Phil Stewart and Idrees Ali
WASHINGTON – The US military said on Saturday it still could not offer basic details about an unidentified flying object it shot down off Alaska a day earlier, and announced it had spotted yet another high-altitude airborne object, flying over Canada.
US President Joe Biden ordered the shooting-down of the UFO over sea ice near Deadhorse, Alaska on Friday, a day after US pilots first spotted – and tried to identify – the object as it flew into US airspace.
The Pentagon on Friday offered only a few details, including that the object was the size of a small car, it was flying at about 40,000 feet (about 12km), could not manoeuvre and appeared to be unmanned.
On Saturday, the US military’s Northern Command suggested little more had been learned about it, even as search and recovery efforts entered their second day.
“We have no further details at this time about the object, including its capabilities, purpose, or origin,” Northern Command said.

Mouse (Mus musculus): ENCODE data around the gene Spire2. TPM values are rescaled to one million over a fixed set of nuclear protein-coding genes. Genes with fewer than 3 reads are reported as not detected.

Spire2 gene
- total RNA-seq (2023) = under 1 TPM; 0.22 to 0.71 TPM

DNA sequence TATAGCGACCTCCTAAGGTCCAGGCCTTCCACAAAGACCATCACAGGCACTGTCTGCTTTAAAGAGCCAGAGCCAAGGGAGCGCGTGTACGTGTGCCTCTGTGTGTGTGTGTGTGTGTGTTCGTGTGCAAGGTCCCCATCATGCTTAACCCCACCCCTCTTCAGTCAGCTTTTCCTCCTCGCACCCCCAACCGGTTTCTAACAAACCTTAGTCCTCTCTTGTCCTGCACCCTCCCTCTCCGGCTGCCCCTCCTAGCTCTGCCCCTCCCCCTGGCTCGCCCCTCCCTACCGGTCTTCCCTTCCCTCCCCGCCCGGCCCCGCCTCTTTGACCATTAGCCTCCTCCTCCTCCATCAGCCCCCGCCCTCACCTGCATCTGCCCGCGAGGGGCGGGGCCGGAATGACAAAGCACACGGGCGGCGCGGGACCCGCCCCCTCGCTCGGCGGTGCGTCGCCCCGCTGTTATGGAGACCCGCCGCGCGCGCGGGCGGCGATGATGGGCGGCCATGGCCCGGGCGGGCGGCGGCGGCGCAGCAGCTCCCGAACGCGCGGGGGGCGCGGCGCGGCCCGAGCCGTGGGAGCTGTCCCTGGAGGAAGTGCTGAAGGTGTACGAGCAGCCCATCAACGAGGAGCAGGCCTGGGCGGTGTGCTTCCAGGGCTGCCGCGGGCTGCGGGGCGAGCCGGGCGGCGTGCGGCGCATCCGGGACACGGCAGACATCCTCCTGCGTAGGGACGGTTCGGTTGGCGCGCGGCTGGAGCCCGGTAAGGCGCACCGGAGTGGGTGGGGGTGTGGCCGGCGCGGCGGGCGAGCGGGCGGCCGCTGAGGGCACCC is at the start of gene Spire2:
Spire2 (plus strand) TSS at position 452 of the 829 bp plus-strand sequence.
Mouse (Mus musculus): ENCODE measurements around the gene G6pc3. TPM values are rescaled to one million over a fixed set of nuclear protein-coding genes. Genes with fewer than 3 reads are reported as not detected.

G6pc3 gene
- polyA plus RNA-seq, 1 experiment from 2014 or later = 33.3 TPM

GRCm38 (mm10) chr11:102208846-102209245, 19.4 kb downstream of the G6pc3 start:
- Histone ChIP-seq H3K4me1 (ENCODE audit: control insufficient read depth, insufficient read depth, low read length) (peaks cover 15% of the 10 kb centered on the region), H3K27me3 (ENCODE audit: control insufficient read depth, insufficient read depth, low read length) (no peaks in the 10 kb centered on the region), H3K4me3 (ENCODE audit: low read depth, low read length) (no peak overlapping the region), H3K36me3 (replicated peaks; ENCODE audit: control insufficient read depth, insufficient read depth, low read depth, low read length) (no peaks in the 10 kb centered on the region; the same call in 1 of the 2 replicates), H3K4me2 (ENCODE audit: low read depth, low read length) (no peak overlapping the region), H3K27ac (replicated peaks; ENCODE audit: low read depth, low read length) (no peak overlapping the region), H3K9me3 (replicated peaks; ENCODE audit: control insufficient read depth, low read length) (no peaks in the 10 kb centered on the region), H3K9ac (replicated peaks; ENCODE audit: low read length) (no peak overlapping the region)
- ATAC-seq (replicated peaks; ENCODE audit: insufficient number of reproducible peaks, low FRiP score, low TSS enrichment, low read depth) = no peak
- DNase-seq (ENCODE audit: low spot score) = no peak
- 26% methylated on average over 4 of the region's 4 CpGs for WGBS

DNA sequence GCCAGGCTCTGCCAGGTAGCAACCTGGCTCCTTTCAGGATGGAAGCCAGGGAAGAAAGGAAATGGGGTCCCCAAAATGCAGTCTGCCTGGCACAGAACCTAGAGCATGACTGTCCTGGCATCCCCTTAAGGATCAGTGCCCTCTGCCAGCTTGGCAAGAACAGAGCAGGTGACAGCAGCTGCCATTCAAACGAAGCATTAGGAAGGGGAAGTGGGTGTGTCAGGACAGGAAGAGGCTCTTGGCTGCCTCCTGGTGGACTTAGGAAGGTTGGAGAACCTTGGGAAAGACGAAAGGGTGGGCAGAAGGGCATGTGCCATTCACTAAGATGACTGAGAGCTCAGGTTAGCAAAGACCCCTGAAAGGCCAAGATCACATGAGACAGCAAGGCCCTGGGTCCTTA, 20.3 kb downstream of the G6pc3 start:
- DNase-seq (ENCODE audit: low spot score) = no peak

It noted difficult Arctic weather conditions, including wind chill, snow, and limited daylight that hinder the search and recovery efforts.
“Personnel will adjust recovery operations to maintain safety,” Northern Command said.
Just minutes after the update on the recovery activities, the US military’s North American Aerospace Defense Command (Norad) said it identified a new high-altitude airborne object over northern Canada. Northern Command and Norad are both led by US Air Force General Glen Van Herck.
Norad said military aircraft were operating from Alaska and Canada in support of its activities.
“While we cannot discuss specifics related to these activities at this time, please note that Norad conducts sustained, dispersed operations in the defence of North America through one or all three Norad regions,” it said in a statement.
Norad itself includes both the US and oversees aerospace warning, aerospace control and maritime warning for North America.
Washington is at a heightened state of alert after a suspected Chinese surveillance balloon flew across the US and Canada for a week before it was shot down on February, 4.